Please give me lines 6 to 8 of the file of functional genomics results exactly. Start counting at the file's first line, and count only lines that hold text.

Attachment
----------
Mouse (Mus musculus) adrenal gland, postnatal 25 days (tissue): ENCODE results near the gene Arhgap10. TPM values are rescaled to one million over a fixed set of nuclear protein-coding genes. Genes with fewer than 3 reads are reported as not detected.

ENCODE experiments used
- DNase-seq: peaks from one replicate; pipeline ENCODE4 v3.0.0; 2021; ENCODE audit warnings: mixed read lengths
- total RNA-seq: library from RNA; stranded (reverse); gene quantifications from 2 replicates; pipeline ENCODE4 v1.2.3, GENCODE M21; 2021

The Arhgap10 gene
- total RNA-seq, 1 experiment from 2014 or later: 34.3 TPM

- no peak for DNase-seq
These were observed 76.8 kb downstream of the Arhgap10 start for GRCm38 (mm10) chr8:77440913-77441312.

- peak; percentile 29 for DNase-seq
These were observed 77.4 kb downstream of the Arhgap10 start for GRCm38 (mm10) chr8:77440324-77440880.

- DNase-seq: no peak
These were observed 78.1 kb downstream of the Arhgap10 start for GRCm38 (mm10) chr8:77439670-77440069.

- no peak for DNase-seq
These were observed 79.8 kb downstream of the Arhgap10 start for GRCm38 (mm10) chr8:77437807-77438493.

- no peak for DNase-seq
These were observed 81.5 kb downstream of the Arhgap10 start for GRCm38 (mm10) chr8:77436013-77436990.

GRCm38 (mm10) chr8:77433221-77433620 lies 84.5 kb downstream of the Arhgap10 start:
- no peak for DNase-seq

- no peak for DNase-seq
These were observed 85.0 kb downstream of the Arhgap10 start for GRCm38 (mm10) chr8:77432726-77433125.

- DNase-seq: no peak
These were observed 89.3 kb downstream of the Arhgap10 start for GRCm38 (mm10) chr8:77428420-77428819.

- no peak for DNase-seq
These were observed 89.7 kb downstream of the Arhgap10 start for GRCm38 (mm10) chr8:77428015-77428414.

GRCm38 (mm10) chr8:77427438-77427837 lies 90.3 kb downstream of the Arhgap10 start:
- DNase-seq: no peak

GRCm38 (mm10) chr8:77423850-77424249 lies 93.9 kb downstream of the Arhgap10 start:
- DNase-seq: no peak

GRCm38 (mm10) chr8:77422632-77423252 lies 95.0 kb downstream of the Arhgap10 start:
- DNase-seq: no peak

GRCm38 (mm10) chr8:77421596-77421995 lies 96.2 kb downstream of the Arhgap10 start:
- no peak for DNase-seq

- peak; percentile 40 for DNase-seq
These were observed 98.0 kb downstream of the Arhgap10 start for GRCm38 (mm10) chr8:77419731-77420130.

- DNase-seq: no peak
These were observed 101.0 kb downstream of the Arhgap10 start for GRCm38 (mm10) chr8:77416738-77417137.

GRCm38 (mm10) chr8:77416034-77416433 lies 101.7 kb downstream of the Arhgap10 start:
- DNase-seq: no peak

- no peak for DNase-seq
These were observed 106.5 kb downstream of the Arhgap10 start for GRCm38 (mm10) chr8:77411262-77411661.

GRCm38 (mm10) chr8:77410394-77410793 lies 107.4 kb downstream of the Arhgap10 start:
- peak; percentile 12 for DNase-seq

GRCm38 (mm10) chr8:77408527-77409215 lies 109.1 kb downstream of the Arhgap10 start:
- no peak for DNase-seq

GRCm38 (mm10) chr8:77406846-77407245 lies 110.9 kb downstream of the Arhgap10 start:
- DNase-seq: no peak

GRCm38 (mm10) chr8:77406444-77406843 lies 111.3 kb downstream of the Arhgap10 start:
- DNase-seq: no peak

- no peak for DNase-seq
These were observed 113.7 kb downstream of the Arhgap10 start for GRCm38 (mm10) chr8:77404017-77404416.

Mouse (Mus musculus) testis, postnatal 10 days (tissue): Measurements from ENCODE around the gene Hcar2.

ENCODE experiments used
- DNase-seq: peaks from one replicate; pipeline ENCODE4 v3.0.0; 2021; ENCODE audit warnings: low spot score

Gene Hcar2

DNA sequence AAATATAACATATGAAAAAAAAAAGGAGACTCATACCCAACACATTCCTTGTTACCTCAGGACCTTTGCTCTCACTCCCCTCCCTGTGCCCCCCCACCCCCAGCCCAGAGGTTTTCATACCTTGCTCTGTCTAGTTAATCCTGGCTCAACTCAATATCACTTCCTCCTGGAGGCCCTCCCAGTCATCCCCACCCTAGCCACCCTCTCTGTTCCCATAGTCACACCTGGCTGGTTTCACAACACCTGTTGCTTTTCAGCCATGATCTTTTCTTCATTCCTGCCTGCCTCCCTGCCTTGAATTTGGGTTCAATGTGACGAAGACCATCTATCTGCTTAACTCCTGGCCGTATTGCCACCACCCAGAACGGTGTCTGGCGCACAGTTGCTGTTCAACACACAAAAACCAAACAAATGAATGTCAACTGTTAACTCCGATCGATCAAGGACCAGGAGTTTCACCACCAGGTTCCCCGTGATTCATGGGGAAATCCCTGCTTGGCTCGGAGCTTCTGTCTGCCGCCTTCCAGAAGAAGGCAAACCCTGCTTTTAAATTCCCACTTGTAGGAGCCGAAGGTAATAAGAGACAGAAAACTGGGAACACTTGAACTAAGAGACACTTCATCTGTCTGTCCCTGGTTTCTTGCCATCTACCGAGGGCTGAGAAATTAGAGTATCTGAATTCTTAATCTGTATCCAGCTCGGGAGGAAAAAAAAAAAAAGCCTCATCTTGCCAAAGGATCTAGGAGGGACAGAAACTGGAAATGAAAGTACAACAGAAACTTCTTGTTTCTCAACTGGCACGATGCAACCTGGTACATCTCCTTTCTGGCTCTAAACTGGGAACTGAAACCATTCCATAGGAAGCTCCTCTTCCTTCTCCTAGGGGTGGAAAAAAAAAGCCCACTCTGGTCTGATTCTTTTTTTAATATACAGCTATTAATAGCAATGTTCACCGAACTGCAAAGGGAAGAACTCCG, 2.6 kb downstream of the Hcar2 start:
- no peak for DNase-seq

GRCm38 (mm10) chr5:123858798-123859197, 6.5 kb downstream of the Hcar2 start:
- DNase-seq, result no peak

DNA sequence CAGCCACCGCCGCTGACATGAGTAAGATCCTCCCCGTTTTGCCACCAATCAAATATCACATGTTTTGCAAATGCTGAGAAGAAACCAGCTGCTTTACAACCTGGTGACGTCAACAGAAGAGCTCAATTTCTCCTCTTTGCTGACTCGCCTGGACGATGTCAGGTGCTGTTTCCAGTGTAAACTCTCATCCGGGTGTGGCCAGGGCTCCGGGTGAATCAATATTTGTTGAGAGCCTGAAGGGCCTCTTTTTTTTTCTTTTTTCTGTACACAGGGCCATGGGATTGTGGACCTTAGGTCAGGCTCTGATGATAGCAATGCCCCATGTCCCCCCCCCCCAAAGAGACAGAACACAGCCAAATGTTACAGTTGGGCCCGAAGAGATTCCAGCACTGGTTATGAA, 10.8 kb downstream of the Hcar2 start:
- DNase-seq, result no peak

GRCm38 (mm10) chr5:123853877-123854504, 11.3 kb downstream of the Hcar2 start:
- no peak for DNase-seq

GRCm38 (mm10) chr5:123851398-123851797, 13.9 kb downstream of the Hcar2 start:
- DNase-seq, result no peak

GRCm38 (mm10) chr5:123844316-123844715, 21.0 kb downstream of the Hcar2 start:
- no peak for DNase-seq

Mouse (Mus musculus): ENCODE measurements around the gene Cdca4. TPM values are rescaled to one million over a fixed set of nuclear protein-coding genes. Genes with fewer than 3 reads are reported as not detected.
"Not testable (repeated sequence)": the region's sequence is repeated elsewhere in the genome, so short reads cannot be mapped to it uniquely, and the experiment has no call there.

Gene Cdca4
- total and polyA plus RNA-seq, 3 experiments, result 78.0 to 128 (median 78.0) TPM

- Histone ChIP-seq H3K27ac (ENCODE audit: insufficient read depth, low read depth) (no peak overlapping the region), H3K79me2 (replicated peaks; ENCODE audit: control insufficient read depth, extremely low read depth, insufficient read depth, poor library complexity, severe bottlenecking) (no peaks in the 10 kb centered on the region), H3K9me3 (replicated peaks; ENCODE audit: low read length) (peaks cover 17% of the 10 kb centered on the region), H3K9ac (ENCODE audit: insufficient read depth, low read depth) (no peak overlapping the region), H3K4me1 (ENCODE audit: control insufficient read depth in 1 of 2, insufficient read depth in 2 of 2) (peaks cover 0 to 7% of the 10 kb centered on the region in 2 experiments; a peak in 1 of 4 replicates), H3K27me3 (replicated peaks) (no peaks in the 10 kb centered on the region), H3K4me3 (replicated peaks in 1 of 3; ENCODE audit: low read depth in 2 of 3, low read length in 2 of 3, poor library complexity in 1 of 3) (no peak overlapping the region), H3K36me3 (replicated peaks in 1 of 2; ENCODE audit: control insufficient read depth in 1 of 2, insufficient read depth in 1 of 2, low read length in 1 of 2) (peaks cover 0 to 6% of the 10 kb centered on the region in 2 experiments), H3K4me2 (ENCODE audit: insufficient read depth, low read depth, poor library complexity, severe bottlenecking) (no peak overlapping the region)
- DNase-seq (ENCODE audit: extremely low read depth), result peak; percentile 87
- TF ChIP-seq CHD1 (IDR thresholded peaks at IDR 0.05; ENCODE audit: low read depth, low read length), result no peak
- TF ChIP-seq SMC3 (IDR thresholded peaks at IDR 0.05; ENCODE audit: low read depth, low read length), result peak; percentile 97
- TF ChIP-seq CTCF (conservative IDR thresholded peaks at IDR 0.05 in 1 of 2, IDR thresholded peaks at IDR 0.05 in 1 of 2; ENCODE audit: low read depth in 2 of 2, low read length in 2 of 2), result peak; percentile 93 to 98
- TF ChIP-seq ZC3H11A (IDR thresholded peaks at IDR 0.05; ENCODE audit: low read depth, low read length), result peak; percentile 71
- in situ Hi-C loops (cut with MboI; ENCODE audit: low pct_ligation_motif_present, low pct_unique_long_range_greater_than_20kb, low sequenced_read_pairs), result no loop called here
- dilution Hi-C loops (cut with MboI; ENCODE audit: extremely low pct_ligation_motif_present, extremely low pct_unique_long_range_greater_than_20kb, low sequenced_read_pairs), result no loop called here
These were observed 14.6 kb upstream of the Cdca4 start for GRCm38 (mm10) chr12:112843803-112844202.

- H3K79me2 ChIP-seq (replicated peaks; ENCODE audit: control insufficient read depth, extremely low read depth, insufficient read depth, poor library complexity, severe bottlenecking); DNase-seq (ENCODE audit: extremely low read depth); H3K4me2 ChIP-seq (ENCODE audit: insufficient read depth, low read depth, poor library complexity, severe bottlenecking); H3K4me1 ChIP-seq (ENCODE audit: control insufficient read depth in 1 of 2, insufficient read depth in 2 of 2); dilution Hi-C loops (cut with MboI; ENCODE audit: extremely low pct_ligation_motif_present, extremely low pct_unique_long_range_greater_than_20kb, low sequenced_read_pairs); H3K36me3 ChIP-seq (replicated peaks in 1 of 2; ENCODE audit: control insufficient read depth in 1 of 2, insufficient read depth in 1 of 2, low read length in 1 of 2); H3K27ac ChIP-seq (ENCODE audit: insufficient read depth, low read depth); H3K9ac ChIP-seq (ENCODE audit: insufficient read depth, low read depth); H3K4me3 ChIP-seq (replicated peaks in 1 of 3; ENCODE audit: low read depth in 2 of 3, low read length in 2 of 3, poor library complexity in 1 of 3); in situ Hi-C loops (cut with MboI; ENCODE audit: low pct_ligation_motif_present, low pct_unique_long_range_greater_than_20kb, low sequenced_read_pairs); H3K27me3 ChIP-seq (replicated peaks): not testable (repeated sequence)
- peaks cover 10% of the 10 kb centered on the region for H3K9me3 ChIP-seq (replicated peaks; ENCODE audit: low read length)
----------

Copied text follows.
- total RNA-seq, 1 experiment from 2014 or later: 34.3 TPM

- no peak for DNase-seq
These were observed 76.8 kb downstream of the Arhgap10 start for GRCm38 (mm10) chr8:77440913-77441312.